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Harisena was a 4th-century Sanskrit poet, panegyrist, and government minister.[1] He was an important figure in the court of Gupta emperor, Samudragupta. His most famous poem, written c. 345 C.E., describes the bravery of Samudragupta and is inscribed on the Allahabad Pillar. At least one of his known inscriptions was written as a panegyric.[2]

Harisena was an early writer of Kāvya poetry; Arthur Berriedale Keith says of it, "Harisena's poem bears expressly the title Kavya, though it consists both of prose and verse. Its structure is similar to the delineation of kings adopted in the prose romances of Subandhu and Bana".[3] Other works attributed to either this author (or others by the same name) includes Apabramsa Dharmapariksa, Karpuraprakara (Suktavall), the medical treatise Jagatsundari-Yogamaladhikara, Yasodharacanta, Astahnikakatha and Brhatkathakosa. He was also the chief minister of Samudragupta's empire. Harishena had a great interest in playing the lute with his friend Samudragupta. Harishena had also played an important role in the marriage of Samudragupta with Dattadevi.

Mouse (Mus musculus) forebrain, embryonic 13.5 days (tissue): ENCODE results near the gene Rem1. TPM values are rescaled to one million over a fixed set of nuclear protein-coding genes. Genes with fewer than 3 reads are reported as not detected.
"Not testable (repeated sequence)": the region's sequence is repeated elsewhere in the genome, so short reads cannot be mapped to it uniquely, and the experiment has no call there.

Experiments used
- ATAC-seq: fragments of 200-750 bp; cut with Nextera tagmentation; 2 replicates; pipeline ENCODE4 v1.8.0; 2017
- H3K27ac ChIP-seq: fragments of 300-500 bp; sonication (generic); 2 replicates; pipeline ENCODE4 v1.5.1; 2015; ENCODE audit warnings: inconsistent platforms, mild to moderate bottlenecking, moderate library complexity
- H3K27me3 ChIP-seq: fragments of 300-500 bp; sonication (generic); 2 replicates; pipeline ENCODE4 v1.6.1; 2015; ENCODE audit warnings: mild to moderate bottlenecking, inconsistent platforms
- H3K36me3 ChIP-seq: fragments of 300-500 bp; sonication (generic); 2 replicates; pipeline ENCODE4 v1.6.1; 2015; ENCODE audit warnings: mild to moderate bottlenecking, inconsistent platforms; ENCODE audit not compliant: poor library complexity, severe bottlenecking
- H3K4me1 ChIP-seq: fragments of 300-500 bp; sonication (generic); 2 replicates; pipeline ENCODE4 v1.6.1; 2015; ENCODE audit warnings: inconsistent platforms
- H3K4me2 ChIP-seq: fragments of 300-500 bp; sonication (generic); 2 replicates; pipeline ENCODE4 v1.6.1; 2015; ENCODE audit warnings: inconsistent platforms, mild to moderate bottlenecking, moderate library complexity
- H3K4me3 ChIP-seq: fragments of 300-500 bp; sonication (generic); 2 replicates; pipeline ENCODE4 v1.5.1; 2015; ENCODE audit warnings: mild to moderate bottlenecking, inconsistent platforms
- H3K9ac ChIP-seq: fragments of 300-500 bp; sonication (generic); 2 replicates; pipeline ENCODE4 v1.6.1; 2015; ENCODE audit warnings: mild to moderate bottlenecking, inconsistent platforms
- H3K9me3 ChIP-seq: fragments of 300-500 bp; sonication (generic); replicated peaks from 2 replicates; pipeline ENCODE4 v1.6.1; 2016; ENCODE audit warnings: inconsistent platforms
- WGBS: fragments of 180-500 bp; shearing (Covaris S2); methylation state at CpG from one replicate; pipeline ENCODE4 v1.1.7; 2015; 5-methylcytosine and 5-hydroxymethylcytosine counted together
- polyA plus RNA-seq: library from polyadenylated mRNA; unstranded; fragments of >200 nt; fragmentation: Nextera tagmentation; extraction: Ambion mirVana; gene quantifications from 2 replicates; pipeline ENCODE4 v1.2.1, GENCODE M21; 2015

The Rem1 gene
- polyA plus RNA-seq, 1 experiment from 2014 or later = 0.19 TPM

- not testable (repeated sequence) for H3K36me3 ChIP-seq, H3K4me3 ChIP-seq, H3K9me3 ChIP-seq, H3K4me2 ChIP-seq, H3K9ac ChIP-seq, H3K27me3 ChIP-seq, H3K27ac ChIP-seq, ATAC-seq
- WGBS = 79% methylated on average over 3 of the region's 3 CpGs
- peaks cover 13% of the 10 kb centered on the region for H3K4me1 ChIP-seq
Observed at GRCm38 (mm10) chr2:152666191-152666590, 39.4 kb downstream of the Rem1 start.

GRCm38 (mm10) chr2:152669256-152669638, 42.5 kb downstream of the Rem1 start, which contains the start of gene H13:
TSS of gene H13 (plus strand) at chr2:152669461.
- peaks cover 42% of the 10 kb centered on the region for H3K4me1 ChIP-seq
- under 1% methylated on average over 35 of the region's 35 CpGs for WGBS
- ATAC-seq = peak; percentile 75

1. ^ Warder, Anthony Kennedy (1990). Indian Kavya Literature: The early medieval period (Shudraka to Vishakhadatta). Motilal Banarsidass. p. 75. ISBN 978-81-208-0448-7.
  2. ^ Sharma, Tej Ram (1989). A Political History of the Imperial Guptas: From Gupta to Skandagupta. Concept Publishing Company. p. 90. ISBN 978-81-7022-251-4.
  3. ^ Keith, Arthur Berriedale (1966). A History of Sanskrit literature. Oxford University Press. pp. 76–7.